Checking bulls for breeding soundness by wuyunqing


									By the U of A Division of Agriculture
Media Contact: Mary Hightower                     501-671-2126

Fast facts
    Soundness check should be conducted 30-60 days before breeding season
    Conformation, reproductive structures are key
    Breeding soundness clinic set for April 21, at Batesville station

(368 words)
Checking bulls for breeding soundness
      LITTLE ROCK – Checking a bull for breeding soundness in the months before breeding
season can save money and aggravation, says Brett Barham, extension livestock specialist with
the University of Arkansas Division of Agriculture.
        “The breeding soundness evaluation is a practical method to identify bulls with less-than-
satisfactory breeding potential,” Barham said. “With margins so narrow, producers can’t afford
to use a bull that’s not a satisfactory breeder.”
        Barham said “the evaluation should be conducted on every bull at least 30 to 60 days
before each breeding season to allow enough time to obtain replacements.”
        The first step is to find a local veterinarian who can perform the evaluation.
        During the evaluation, the examiner will look at the bull’s physical characteristics.
        “Most structural faults, such as sickle hocks and post legs, should be discriminated since
they are heritable and lead to lameness of the individual and will impair his willingness or ability
to travel,” he said. “The bull’s ability to eat, see and smell properly is also a consideration.”
        Other physical factors such as muscling, body condition and body size measurements
such as hip height, frame score and weight are also evaluated.
        “While these traits usually do not result in a bull being classified as unsatisfactory, they
may be may be a factor in his selection for breeding purposes,” Barham said.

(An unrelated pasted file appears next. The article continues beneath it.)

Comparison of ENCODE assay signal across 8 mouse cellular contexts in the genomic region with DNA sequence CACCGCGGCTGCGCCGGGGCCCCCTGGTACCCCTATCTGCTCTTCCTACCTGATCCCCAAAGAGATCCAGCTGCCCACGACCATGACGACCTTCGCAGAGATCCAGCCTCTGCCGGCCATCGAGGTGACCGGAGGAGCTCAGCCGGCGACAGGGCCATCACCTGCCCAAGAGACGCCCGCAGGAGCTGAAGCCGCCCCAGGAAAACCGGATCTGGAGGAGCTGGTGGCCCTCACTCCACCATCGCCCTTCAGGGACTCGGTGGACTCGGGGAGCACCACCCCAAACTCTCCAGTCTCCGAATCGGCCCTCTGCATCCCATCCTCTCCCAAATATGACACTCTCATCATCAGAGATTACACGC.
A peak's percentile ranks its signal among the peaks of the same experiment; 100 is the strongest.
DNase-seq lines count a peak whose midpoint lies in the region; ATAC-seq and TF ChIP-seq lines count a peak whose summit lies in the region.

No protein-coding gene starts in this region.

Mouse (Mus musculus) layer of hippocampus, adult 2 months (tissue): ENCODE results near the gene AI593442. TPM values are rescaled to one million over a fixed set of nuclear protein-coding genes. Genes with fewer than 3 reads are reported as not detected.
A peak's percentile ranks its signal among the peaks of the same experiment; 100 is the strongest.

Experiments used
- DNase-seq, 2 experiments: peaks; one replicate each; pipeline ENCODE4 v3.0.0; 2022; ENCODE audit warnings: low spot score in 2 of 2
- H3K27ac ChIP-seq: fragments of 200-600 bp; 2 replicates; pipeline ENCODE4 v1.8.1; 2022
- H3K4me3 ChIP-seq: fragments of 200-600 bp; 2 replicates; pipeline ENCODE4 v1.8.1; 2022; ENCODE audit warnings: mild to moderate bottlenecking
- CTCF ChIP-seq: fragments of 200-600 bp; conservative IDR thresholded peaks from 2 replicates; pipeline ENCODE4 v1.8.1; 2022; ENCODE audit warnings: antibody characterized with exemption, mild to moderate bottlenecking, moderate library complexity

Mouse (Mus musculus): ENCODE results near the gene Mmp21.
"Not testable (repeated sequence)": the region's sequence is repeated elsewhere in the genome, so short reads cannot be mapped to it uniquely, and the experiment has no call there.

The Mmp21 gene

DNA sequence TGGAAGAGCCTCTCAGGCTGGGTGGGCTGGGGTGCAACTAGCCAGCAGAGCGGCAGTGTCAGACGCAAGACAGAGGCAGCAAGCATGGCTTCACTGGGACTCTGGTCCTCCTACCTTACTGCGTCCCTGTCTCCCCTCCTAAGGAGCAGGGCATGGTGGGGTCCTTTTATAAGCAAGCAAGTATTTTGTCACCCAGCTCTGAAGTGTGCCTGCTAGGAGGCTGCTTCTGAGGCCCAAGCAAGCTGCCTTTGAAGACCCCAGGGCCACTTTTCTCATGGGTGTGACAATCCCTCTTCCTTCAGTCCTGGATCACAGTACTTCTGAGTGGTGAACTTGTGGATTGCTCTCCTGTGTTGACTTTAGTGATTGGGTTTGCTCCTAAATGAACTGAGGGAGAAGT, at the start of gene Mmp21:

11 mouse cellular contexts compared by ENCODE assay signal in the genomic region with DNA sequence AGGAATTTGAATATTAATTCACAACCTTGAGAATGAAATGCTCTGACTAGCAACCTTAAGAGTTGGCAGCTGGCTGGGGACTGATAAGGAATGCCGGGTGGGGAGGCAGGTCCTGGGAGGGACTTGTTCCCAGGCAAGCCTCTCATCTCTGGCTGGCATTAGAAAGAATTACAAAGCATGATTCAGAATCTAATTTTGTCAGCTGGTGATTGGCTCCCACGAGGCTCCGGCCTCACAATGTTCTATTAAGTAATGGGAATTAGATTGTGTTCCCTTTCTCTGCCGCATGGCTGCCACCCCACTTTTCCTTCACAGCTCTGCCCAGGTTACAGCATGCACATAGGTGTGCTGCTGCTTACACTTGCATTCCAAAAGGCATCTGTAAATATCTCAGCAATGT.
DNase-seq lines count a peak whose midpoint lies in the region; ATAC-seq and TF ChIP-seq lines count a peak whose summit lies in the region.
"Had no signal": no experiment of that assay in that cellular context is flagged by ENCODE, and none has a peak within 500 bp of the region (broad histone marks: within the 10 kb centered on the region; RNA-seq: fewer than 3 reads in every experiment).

Other factors that require evaluation are soundness in the bull’s reproductive structure
and activity and shape of the bull’s sperm.
        A breeding soundness clinic is set for April 21 at the Livestock and Forestry Research
station in Batesville. There is no registration fee, however, there is a $35 fee for collecting the
bulls, vaccination and de-worming and an optional fee of $45 for a trichiminosis test.
        Interested producers can call 870-793-7432 to set up an appointment and for more
information. Testing slots begin at 9:30 a.m. and run through 4 p.m. If more than 60 bulls are set
for an appointment, the clinic may expand to two days.
       For more information about evaluating bulls for breeding soundness, contact your county
extension and/or see the fact sheet “Breeding Soundness Evaluation for Beef and Dairy Bulls,”
       Information on breeding is also available in the Arkansas Purebred E-news, available
online at
       The Cooperative Extension Service is part of the University of Arkansas Division of
Agriculture and offers its programs to all eligible persons regardless of race, color, national
origin, religion, gender, age, disability, marital or veteran status, or any other legally protected
status, and is an Affirmative Action/Equal Opportunity Employer.

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